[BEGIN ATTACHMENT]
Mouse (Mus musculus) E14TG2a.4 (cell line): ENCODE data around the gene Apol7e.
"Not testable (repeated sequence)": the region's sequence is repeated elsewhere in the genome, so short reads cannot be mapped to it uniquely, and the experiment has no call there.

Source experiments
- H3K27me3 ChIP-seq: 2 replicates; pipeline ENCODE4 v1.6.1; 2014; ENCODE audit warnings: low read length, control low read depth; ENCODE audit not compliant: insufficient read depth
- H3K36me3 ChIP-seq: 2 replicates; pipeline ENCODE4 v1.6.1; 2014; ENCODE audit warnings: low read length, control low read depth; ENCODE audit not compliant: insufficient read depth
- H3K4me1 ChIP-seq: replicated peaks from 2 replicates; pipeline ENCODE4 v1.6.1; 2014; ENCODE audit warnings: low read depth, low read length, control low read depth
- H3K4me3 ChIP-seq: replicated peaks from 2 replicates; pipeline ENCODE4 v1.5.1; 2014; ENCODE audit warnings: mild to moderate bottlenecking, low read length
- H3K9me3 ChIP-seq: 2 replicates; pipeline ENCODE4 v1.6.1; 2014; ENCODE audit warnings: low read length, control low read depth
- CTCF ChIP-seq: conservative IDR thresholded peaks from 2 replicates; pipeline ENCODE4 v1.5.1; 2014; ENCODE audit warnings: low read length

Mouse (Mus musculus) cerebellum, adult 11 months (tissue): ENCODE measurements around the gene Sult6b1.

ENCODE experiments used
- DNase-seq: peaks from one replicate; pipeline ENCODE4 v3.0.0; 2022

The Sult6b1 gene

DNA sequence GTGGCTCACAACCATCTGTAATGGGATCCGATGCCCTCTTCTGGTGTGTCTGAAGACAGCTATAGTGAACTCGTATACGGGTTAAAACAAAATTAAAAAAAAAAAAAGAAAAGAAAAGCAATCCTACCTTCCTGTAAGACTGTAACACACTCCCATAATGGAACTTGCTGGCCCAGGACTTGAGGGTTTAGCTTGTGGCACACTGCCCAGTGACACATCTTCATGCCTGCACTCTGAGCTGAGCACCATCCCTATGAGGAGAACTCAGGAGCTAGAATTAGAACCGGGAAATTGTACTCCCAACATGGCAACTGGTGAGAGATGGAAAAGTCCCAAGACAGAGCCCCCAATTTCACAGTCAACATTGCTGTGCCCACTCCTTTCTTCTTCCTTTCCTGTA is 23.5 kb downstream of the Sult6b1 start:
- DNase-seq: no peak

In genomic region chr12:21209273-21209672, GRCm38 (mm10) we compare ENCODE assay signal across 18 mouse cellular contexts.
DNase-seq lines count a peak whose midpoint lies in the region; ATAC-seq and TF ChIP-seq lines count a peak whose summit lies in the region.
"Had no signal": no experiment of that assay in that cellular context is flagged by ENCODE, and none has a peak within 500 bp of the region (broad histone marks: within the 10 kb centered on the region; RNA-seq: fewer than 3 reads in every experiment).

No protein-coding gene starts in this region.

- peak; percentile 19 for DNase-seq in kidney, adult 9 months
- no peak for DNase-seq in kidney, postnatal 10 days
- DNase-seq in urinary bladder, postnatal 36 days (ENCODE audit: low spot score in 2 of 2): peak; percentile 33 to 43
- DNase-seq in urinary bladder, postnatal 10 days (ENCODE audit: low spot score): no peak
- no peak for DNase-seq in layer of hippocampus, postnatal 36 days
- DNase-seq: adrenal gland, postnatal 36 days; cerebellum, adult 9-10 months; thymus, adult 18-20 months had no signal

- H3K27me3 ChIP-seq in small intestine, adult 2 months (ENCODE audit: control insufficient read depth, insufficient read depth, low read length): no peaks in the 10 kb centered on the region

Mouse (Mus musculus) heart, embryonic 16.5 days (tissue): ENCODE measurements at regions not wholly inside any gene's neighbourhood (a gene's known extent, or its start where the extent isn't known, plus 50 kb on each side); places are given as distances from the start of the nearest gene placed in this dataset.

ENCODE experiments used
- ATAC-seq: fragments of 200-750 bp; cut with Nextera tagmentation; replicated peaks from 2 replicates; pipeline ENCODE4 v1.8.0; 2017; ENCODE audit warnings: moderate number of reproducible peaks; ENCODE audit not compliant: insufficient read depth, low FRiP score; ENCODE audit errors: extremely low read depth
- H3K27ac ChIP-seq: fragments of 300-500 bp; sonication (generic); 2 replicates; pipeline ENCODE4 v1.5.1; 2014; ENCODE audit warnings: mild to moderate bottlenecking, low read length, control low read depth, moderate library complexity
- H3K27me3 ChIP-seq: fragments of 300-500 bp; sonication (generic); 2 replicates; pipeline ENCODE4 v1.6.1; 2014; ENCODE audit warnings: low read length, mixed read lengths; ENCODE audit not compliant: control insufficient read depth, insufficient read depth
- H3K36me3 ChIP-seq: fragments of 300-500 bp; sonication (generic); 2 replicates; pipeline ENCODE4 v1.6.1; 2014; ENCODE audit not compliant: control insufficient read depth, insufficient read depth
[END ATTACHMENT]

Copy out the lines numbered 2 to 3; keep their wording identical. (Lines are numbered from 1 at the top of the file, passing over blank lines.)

"Not testable (repeated sequence)": the region's sequence is repeated elsewhere in the genome, so short reads cannot be mapped to it uniquely, and the experiment has no call there.

Source experiments